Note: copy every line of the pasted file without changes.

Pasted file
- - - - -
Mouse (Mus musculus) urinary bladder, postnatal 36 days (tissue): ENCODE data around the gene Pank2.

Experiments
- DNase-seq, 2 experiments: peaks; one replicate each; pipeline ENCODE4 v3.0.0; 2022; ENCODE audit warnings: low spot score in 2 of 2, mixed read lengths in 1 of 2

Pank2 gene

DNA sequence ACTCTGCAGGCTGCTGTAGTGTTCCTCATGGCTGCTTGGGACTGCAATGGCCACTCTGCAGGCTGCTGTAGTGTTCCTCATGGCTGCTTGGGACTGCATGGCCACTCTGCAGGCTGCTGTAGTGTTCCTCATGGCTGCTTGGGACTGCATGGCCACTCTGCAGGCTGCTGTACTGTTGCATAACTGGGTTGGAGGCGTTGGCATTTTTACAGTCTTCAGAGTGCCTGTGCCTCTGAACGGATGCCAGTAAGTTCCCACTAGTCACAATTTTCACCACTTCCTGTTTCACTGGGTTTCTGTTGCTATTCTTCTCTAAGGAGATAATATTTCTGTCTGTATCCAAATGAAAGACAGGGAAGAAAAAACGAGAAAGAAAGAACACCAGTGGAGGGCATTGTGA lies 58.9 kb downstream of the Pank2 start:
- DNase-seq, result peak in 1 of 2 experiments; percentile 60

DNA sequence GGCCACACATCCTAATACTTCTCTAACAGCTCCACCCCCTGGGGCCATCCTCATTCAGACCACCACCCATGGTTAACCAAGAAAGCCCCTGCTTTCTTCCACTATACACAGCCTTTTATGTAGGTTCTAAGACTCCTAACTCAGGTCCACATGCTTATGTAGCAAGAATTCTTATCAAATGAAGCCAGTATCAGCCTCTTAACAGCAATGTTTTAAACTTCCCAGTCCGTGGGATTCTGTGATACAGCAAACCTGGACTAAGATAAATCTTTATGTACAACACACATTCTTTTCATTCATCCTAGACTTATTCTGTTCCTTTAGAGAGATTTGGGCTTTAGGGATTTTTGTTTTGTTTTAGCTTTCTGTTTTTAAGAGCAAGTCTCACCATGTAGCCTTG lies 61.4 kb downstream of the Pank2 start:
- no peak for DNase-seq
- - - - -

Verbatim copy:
Mouse (Mus musculus) urinary bladder, postnatal 36 days (tissue): ENCODE data around the gene Pank2.

Experiments
- DNase-seq, 2 experiments: peaks; one replicate each; pipeline ENCODE4 v3.0.0; 2022; ENCODE audit warnings: low spot score in 2 of 2, mixed read lengths in 1 of 2

Pank2 gene

DNA sequence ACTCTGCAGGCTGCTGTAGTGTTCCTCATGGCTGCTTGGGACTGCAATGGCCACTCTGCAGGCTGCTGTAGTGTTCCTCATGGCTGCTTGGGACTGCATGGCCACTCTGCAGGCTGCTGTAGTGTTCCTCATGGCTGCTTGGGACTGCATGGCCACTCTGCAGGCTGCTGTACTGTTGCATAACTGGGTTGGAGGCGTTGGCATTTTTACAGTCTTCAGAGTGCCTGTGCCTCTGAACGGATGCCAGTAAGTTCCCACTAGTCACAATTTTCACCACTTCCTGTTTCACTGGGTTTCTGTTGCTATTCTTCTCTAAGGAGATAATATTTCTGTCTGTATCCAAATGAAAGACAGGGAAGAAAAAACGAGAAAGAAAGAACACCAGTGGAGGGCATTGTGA lies 58.9 kb downstream of the Pank2 start:
- DNase-seq, result peak in 1 of 2 experiments; percentile 60

DNA sequence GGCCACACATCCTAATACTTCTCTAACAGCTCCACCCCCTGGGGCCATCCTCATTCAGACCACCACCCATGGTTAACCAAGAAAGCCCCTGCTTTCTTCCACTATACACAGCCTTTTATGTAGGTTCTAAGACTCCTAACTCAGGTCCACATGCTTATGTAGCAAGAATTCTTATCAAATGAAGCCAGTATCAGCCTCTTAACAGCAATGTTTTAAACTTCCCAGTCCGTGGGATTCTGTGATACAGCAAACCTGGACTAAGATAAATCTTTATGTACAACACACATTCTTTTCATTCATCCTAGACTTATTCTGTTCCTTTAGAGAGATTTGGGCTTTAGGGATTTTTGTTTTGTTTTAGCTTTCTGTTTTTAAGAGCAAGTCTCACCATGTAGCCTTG lies 61.4 kb downstream of the Pank2 start:
- no peak for DNase-seq